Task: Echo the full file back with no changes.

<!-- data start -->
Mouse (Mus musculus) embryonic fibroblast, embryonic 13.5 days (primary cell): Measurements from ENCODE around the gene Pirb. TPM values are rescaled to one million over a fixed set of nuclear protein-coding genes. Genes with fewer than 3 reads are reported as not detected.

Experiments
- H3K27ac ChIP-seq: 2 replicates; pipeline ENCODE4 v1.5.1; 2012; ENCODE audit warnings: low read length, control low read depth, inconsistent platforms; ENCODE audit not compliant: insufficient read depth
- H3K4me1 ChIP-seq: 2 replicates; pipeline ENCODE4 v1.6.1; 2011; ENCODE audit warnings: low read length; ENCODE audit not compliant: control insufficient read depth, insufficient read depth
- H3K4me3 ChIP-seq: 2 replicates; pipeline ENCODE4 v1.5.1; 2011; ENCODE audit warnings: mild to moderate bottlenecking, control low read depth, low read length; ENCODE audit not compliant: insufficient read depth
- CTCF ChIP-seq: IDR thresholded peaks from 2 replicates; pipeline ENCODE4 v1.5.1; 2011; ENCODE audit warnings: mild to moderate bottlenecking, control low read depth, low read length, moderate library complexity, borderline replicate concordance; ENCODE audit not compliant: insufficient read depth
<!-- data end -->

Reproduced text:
Mouse (Mus musculus) embryonic fibroblast, embryonic 13.5 days (primary cell): Measurements from ENCODE around the gene Pirb. TPM values are rescaled to one million over a fixed set of nuclear protein-coding genes. Genes with fewer than 3 reads are reported as not detected.

Experiments
- H3K27ac ChIP-seq: 2 replicates; pipeline ENCODE4 v1.5.1; 2012; ENCODE audit warnings: low read length, control low read depth, inconsistent platforms; ENCODE audit not compliant: insufficient read depth
- H3K4me1 ChIP-seq: 2 replicates; pipeline ENCODE4 v1.6.1; 2011; ENCODE audit warnings: low read length; ENCODE audit not compliant: control insufficient read depth, insufficient read depth
- H3K4me3 ChIP-seq: 2 replicates; pipeline ENCODE4 v1.5.1; 2011; ENCODE audit warnings: mild to moderate bottlenecking, control low read depth, low read length; ENCODE audit not compliant: insufficient read depth
- CTCF ChIP-seq: IDR thresholded peaks from 2 replicates; pipeline ENCODE4 v1.5.1; 2011; ENCODE audit warnings: mild to moderate bottlenecking, control low read depth, low read length, moderate library complexity, borderline replicate concordance; ENCODE audit not compliant: insufficient read depth